blog (ensure you get your ‘key’ to activate it), the All In One SEO plug-in to help optimise your site for search engines, back up tool BackWPup and social media plug-ins such as AddThis.
The easiest way to search and install a plug-in is from the plugins menu. Click on Add New and search the WordPress Plugin Directory.
This provides various options to manage and moderate comments on your posts and pages.
You can add users to the site with varying rights, roles and capabilities – Administrator, contributor, subscriber, editor or author.
There are a large number of options under settings and you can change various things such as what appears on your front page and how many blog posts are displayed though many of these you won’t necessarily need to touch. Settings for plug-ins also appear here including the All in One SEO Pack and TinyMCE Advanced and you may want to tweak these.
It’s a good idea to change the settings for permalinks – this is how your site’s url (internet) addresses will be displayed for each page or post as soon as you start your site. The WordPress default settings are not very friendly. It is probably best to change to ‘day and name’ or ‘month and name’ if your website is heavily blog based or ‘post name’ if it is more of a static website.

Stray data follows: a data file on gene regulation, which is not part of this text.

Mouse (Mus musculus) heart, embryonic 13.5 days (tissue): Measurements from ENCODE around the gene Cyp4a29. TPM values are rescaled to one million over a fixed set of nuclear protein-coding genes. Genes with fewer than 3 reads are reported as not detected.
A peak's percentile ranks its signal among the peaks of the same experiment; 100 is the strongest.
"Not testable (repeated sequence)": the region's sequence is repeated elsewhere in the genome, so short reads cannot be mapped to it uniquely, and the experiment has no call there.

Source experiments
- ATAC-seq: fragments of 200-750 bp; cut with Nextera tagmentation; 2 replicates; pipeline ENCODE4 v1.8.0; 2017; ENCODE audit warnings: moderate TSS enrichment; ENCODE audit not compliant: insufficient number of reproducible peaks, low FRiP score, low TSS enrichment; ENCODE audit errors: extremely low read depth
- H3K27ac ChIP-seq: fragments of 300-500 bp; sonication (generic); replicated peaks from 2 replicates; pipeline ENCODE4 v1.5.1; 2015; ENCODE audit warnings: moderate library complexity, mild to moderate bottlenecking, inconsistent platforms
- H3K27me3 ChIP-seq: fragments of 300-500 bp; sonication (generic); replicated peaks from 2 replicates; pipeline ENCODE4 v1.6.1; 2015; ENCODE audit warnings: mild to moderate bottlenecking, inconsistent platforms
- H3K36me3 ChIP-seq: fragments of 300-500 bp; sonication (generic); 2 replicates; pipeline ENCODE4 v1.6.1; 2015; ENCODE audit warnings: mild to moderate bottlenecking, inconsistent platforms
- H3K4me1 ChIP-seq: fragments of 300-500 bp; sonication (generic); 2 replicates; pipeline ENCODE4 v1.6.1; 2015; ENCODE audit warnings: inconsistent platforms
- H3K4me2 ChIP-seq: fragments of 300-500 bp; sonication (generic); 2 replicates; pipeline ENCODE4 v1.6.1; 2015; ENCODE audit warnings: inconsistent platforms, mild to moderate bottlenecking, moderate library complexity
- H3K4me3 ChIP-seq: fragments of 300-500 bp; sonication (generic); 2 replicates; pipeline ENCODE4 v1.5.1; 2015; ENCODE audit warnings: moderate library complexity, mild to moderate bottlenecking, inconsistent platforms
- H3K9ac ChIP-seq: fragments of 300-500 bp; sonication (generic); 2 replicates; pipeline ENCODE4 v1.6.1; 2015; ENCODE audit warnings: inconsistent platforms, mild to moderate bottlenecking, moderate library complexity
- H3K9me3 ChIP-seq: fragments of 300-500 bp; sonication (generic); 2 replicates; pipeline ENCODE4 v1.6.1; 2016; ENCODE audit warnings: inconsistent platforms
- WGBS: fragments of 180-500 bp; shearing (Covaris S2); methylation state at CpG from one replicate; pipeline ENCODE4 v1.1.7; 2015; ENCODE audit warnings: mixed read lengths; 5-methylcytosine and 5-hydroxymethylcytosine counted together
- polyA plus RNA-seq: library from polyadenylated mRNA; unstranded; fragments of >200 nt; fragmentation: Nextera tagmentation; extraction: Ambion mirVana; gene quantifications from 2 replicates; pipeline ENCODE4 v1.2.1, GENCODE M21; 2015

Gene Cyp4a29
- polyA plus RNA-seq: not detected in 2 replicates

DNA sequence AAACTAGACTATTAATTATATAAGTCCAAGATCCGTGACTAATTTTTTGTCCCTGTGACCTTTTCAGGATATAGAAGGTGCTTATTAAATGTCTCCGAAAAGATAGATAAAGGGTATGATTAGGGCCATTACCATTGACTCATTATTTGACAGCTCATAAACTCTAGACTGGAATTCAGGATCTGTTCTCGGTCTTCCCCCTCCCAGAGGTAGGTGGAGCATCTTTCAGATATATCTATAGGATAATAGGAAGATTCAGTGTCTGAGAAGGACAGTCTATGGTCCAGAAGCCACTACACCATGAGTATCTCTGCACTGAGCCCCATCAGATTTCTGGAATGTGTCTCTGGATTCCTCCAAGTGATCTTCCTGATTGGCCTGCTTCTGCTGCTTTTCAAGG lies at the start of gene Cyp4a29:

Some themes come with extra options such as:
- Portfolio – some themes include a portfolio. To create a portfolio page, you first need to add a new page in the pages menu, and set the template to portfolio. Once the page has been created, to upload a photo, go to Portfolio, and select ‘add new’ and then select ‘Set featured Image’. This takes you to the media manager where you can choose an image to add or upload to the portfolio. As with other posts, portfolio items can be placed into categories. You can also add text in the text editor to describe the photo. If some of your photos do not display, you may need to go to settings, permalinks and then just click on save changes – this resets your site’s internal links.